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The realities of a 50-year contract

John Eaton
My Turn

The heated debate over the merits of the 50-year contract for coal-fired power has been aggravated by significant misinformation. Reading the contract is highly enlightening and I recommend it.

Claim: The contract will lock in low rates for 50 years. Reality: We are being offered a teaser rate like the creative financing that fueled the housing bubble. Like a “pay what you want” mortgage, this contract will come back to bite us.

As Mr. Douglas Hunter of Utah Associated Municipal Power System (U.A.M.P.S.) said last Wednesday night: “there is no cap” on what we can be charged for their electricity.

The contract lists 20 reasons why they can raise prices, and in fact there are even more that are not mentioned. You can be sure they will use these reasons to their best advantage. In addition, if the plant is started and not completed we will be responsible for our share of the bond payments for the full 50 years, even though we get no electricity. If another participant defaults, we can be made responsible for a share of their expenses.

Global warming due to carbon dioxide is here, and it will only get worse. Coal is an inefficient fuel, generating more carbon dioxide per kilowatt-hour of electricity than natural gas. Probably in the next decade, almost certainly in the next two decades, there will be serious financial penalties for using coal, which will drastically increase our rates.

For all these reasons, under this contract, your rates will go up as fast or faster than a series of shorter contracts. Fifty years of risk is not a wise decision.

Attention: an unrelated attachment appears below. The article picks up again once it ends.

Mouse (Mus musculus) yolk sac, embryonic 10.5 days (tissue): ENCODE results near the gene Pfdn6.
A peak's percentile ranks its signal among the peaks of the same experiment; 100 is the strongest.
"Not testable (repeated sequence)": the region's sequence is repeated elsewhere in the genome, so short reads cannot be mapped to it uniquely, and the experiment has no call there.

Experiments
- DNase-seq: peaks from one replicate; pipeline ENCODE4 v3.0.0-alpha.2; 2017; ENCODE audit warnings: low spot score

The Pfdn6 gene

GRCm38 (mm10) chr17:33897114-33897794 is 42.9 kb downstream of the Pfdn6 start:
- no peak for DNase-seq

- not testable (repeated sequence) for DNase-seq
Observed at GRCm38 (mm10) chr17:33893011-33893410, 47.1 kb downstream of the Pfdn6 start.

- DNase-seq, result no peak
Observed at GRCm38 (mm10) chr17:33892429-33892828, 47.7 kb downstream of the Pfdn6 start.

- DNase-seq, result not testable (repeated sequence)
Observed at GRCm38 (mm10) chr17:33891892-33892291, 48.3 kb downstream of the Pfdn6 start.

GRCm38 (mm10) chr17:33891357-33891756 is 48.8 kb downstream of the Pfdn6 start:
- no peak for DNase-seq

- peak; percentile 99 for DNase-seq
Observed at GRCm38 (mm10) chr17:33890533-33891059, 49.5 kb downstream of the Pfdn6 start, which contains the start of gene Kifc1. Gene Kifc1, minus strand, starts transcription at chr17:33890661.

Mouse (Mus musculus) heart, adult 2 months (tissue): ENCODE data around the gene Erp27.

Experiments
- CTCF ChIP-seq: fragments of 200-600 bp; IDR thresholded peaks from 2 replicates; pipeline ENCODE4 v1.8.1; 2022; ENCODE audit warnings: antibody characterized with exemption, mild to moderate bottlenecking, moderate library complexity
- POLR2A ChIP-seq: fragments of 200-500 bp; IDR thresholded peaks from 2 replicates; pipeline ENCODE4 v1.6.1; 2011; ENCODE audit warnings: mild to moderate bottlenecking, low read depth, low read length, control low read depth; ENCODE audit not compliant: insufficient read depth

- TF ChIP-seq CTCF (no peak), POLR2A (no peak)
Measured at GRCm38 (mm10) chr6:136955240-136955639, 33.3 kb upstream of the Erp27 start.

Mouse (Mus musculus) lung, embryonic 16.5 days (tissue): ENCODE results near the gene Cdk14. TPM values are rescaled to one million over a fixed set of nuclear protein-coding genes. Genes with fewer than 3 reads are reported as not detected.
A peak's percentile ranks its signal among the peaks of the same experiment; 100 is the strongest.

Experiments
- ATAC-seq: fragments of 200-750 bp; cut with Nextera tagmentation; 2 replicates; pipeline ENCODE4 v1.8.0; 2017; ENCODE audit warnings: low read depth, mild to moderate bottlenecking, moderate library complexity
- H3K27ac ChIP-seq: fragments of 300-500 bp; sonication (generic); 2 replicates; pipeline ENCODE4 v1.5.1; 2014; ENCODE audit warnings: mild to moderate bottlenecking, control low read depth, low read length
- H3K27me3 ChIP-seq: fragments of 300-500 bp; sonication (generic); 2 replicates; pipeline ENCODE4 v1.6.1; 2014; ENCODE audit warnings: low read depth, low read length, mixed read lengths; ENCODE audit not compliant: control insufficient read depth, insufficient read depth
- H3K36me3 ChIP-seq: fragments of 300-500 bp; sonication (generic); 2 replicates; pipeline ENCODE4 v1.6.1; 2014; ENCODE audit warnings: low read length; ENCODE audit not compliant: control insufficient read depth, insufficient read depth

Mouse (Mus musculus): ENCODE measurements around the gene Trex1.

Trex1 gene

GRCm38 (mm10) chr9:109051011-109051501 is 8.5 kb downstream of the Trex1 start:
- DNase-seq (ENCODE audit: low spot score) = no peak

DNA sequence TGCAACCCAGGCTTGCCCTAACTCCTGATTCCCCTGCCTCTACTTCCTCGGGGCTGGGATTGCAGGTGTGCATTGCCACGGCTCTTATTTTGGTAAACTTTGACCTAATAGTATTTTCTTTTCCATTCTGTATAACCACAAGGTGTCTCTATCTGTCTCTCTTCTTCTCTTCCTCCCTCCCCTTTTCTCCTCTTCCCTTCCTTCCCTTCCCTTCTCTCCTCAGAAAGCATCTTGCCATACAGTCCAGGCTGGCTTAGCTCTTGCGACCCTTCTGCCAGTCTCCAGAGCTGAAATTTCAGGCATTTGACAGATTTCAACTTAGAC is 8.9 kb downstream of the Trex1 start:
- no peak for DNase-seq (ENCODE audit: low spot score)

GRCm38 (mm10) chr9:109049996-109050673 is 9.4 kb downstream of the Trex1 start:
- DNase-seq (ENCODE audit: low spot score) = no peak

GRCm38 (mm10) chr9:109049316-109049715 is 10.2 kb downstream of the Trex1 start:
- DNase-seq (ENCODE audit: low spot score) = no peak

Claim: If it doesn’t work out, we can sell the contract. Reality: This will not be easy. U.A.M.P.S. requires four months notice, and can then spend another 45 days looking for a buyer among the other participants. After that, they can also spend another four months approving any prospective buyer we have been able to come up with. We will be bleeding money throughout this process, and will very likely have to pay somebody a lot of money to take the obligation off our hands. Remember Idaho Power?

Claim: The technology in this plan can be updated. Reality: This is at least partially true, but your rates will be raised to pay for it.

Claim: Little “green” energy is available at the present time. Reality: This is true, but more will be available in 10 years and much more in 20 years. We can’t even imagine the technology that will be available in 40 years.

Truckee Donner Public Utility Board President Ron Hemig said he would like to find a collaborative solution.

So would I, and here is my suggestion: Form an advisory group, like the Airport advisory board, composed of people concerned about rates, people that know about green power, and representatives of the PUD board and staff. This group will provide concrete recommendations about how the PUD can take action to make a transition from black to green energy. In the meantime, enter into a series of the best available 10-year contracts, generating less carbon dioxide with each.

Rather than fighting with one another, lets get together and solve this problem.


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